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Famous Poems

1.How do I love thee? by Elizabeth Barrett Browning

2.I Wandered Lonely as a Cloud. By William Wordsworth

3.Since there's no help, come let us kiss and part-by Micheal Drayton

4.The Farewell- by William Cullen Bryant

5.When We Two Parted. By Lord Byron

6.The Tyger-by William Blake

7.Prayer-by Langston Hughes

8.Homecoming-by Langston Hughes

9.A Dream Within a Dream-by Edgar Allen Poe

10.I Loved you Once-by Alexander Pushkin

11.The Consolation-by Anne Brontë

12.Farewell-by Anne Brontë

13.The Captive Dove-by Anne Brontë

14.Footprints in the Sand by Mary Stevenson

15. How Beautiful Art Thy Feet with Shoes by Alden Nowlan

HOW DO I LOVE THEE?--Elizabeth Barrett Browning

How do I love thee? Let me count the ways. I love thee to the depth and breadth and height My soul can reach, when feeling out of sight For the ends of being and ideal grace. I love thee to the level of everyday's Most quiet need, by sun and candlelight I love thee freely, as men strive for right I love thee purely, as they turn from praise I love thee with the passion put to use In my old griefs and childhood's faith. I love thee with a love I seemed to lose With my lost Saints,-I love thee with the breath, Smiles, tears, of all my life! -And if god Choose, I shall but love thee better after death.


I wandered lonely as a cloud That floats on high o'er vales and hills When all at once I saw a crowd, A host of golden daffodils, Beside the lake, beneath the trees Fluttering and dancing in the breeze Continuous as the stars that shine And twinkle on the milky way, They stretched in never-ending line Along the margin of the bay: Ten thousand saw I at a glance Tossing their heads in sprightly dance. The waves behind them danced, but they Out-did the sparkling waves in glee:-- A poet could not but be gay In such a jocund company. I gazed--and gazed--but little thought what wealth the show to me had brought; For oft when on my couch I lie In vacant or in pensive mood, They flash upon that inward eye Which is the bliss of solitude; And then my heart with pleasure fills And dances with the daffodils.


- Nay, I have done; you get no more of me, And I am glad, yea glad with all my heart, That thus so cleanly I myself can free. Shake hands forever, cancel all our vows, And when we meet at any time again, Be it not seen in either of our brows, That we one jot of former love retain.

THE FAREWELL-by William Cullen Bryant

"O thou, whose cherished image seems A portion of my heart, Whose eyes of light make glad my dreams, Farewell, for now we part. The sail is swelling in the bay, That bears me on my distant way, For years to rove the dreary sea- For years-and think of only thee." Yet will that beauteous image make The dreary sea less drear, And thy remembered smile will wake The hope that tramples fear, When I shall face the tempest's wrath, Or struggle through the dangerous path Where the blue icebergs, vast and steep, Drifting and dashing, crowd the deep." Then, too, when heaven with clouds is dark And wild winds sweep the vale, Wilt thou not think of him whose bark Strives with the polar gale? Wilt thou not think, and softly pray For the sea-wanderer far away, That, all his toils and perils o'er, His hands may clasp thy hand once more? " But shouldst thou hear no more of me, Or hear that I have died And sleep within that icy sea, Or on it's desert side, Will not a pang thy bosom press, Even in thy Pride of loveliness- A tear in thy sweet eyelids shine For him whose latest thought was thine? *Submitted by Angella Cormier in loving memory of her best friend Julien Collette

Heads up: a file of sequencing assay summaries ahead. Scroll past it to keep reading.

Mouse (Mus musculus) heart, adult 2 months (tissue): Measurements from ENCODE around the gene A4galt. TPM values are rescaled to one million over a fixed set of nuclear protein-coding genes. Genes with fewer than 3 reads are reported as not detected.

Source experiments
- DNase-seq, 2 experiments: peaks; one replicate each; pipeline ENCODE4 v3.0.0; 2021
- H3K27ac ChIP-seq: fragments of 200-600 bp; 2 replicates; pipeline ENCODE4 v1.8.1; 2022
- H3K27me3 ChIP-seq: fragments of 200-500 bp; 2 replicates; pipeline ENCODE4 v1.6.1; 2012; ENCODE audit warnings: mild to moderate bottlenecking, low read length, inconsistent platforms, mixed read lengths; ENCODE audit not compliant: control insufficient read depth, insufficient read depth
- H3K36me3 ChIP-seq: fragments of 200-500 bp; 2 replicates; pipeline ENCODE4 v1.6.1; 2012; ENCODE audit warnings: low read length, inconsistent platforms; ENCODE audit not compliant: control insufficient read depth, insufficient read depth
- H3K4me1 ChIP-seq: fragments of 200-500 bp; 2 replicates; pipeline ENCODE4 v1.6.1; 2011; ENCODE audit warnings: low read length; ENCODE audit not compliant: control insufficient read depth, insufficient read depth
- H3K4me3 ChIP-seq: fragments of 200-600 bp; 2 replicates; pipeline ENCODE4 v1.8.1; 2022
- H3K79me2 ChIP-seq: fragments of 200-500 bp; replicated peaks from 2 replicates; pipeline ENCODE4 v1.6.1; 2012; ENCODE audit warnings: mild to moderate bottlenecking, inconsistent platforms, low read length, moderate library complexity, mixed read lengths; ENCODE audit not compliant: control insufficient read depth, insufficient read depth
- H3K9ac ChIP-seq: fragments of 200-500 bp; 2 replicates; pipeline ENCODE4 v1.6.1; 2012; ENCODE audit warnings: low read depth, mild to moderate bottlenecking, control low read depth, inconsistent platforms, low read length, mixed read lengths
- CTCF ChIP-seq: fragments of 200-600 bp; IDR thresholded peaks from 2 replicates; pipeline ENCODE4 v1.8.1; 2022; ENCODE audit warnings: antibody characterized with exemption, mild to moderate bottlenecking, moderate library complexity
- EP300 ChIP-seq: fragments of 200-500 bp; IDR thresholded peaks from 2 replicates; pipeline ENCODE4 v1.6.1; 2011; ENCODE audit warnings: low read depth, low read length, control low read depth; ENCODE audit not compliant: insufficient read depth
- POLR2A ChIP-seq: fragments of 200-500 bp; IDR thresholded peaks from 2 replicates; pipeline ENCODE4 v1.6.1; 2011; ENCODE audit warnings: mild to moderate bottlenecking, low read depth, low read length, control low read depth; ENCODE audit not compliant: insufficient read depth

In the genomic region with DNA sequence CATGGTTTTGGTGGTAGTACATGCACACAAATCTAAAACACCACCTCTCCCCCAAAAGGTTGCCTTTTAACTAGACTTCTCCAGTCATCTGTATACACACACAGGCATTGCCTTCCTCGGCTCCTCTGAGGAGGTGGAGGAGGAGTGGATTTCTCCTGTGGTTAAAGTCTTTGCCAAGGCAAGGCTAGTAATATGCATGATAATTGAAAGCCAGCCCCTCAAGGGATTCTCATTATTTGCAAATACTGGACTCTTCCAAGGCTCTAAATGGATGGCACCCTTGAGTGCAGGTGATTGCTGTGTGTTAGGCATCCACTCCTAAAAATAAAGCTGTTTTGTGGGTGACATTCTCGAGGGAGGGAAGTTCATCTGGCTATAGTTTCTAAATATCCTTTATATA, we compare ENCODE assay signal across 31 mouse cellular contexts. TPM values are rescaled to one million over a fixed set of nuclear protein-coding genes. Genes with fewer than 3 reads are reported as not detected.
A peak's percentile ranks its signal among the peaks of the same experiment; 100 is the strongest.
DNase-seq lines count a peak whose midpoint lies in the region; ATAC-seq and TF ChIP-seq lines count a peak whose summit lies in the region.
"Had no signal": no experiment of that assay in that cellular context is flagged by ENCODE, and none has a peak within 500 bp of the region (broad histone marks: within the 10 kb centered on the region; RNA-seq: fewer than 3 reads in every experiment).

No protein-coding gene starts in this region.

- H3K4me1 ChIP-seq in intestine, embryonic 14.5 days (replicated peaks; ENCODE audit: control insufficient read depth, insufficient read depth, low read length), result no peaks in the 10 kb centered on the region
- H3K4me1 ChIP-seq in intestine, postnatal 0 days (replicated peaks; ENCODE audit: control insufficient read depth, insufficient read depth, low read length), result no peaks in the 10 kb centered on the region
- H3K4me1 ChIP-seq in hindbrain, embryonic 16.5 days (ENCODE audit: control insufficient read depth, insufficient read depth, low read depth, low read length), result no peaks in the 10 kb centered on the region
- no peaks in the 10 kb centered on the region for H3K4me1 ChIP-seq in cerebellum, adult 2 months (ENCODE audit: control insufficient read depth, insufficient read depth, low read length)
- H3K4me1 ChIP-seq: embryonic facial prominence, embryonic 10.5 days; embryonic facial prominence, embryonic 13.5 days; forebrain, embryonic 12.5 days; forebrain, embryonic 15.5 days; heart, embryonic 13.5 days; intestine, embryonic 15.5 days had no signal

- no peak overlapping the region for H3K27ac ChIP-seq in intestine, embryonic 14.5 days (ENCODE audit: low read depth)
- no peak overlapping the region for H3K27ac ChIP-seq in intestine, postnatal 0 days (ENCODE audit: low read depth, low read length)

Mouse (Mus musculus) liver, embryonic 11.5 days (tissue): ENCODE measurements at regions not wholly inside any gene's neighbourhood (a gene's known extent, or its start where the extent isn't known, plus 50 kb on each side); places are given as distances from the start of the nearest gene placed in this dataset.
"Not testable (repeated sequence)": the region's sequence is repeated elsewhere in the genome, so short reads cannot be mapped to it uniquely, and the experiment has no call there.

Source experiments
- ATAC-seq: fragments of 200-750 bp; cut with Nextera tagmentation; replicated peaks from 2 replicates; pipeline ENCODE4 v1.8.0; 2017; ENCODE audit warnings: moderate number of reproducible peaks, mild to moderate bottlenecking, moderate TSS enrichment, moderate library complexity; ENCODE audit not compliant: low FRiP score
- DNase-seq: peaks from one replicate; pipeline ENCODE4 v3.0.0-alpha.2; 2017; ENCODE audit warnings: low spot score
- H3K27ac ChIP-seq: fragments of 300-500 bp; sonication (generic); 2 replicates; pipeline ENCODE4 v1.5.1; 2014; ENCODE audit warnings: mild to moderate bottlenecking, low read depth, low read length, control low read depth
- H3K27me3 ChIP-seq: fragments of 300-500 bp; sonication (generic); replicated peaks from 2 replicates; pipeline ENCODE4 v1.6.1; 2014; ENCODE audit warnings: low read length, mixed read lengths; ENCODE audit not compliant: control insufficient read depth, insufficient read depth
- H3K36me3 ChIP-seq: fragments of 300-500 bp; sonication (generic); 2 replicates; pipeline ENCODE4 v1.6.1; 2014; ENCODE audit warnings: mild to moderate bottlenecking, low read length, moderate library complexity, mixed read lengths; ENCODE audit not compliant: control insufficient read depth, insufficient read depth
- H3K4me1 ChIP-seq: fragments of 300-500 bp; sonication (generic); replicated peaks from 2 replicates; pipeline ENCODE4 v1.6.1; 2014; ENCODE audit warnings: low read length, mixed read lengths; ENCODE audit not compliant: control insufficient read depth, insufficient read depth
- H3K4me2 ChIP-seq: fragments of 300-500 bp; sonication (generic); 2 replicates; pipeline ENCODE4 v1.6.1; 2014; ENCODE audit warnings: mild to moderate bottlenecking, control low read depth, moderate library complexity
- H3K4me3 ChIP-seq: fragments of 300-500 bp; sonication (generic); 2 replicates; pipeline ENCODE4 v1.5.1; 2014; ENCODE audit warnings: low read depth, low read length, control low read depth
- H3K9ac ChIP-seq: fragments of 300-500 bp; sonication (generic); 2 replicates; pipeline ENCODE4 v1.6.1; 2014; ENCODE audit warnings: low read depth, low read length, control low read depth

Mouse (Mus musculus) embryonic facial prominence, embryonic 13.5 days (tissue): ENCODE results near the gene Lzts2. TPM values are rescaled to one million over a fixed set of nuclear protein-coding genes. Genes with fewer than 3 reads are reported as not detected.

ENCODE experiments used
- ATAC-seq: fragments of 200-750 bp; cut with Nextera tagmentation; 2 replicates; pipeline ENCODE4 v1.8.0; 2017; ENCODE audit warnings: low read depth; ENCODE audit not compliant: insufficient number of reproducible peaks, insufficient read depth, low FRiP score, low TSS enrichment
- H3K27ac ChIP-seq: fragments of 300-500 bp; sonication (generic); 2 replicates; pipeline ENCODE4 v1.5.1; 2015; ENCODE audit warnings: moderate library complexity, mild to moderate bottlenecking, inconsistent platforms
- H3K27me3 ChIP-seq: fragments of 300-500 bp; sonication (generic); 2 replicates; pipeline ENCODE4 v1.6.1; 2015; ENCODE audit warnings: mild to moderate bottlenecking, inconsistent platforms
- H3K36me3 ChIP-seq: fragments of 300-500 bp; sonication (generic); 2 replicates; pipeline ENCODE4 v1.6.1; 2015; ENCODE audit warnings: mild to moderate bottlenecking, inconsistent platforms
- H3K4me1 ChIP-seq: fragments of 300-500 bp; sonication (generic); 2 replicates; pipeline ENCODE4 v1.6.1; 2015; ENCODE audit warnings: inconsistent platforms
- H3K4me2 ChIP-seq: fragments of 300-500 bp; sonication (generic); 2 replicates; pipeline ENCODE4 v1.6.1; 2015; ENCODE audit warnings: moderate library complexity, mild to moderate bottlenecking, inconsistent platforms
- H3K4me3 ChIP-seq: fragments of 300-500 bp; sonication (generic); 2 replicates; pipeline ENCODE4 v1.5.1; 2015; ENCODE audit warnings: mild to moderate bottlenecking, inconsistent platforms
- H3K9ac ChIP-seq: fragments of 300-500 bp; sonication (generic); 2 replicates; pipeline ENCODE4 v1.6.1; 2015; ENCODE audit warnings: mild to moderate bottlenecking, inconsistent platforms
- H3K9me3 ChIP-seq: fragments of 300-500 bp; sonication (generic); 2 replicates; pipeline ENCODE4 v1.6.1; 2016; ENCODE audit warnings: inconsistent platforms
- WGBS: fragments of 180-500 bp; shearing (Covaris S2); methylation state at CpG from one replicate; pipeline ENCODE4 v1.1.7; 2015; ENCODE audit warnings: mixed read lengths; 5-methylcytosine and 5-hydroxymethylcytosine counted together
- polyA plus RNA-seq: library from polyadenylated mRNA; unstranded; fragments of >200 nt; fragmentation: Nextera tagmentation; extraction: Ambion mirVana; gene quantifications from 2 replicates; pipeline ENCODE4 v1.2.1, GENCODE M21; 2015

When we two parted In silence and tears, Half broken-hearted To sever for years, Pale grew thy cheek and cold, Colder thy kiss; Truly that hour foretold Sorrow to this. The dew of the morning Sunk chill on my brow-- It felt like the warning Of what I feel now. Thy vows are all broken, And light is thy fame; I hear thy name spoken, And share in its shame. They name you before me, A knell to mine ear; A shudder comes o'er me-- Why were thou so dear? They know not I knew thee, Who knew thee too well.-- Long, Long shall I rue thee, Too deeply to tell. In secret we met- In silence I grieve, That thy heart could forget, Thy spirit deceive. If I should meet thee After long years, How should I greet thee? In silence and tears.

THE TYGER - by William Blake

Tyger! Tyger! burning bright In the forests of the night, What immortal hand or eye Could frame thy fearful symmetry? In what distant deeps or skies Burnt the fire of thine eyes? On what wings dare he aspire? What the hand dare seize the fire? And what shoulder, and what art, Could twist the sinews of thy heart, And when thy heart began to beat, What dread hand? and what dread feet? What the hammer? what the chain? In what furnace was thy brain? What the anvil? what dread grasp Dare its deadly terrors clasp? When the stars threw down their spears, And water'd heaven with their tears, Did he smile his work to see? Did he who made the Lamb make thee? Tyger! Tyger! burning bright In the forests of the night, What immortal hand or eye, Dare frame thy fearful symmetry?

PRAYER - by Langston Hughes

Oh, God of dust and rainbows, help us see That without dust the rainbow would not be.

HOMECOMING - by Langston Hughes

I went back in the alley And I opened up my doors All her clothes was gone She wasn't home no more I pulled back the covers I made down the bed A Whole lot of room Was the only thing I had


Take this kiss upon thy brow! And, in parting from you now, Thus much let me avow— You are not wrong, to deem That my days have been a dream; Yet if hope has flown away In a night, or in a day, In a vision, or in none, Is it therefore the less gone? All that we see or seem Is but a dream within a dream. I stand amid the roar Of a surf-tormented shore, And I hold within my hand Grains of the golden sand— How few! yet how they creep Through my fingers to the deep, While I weep—while I weep! O God! can I not grasp Them with a tighter clasp? O God! can I not save One from the pitiless wave? Is all that we see or seem But a dream within a dream?

I LOVED YOU ONCE--By Alexander Pushkin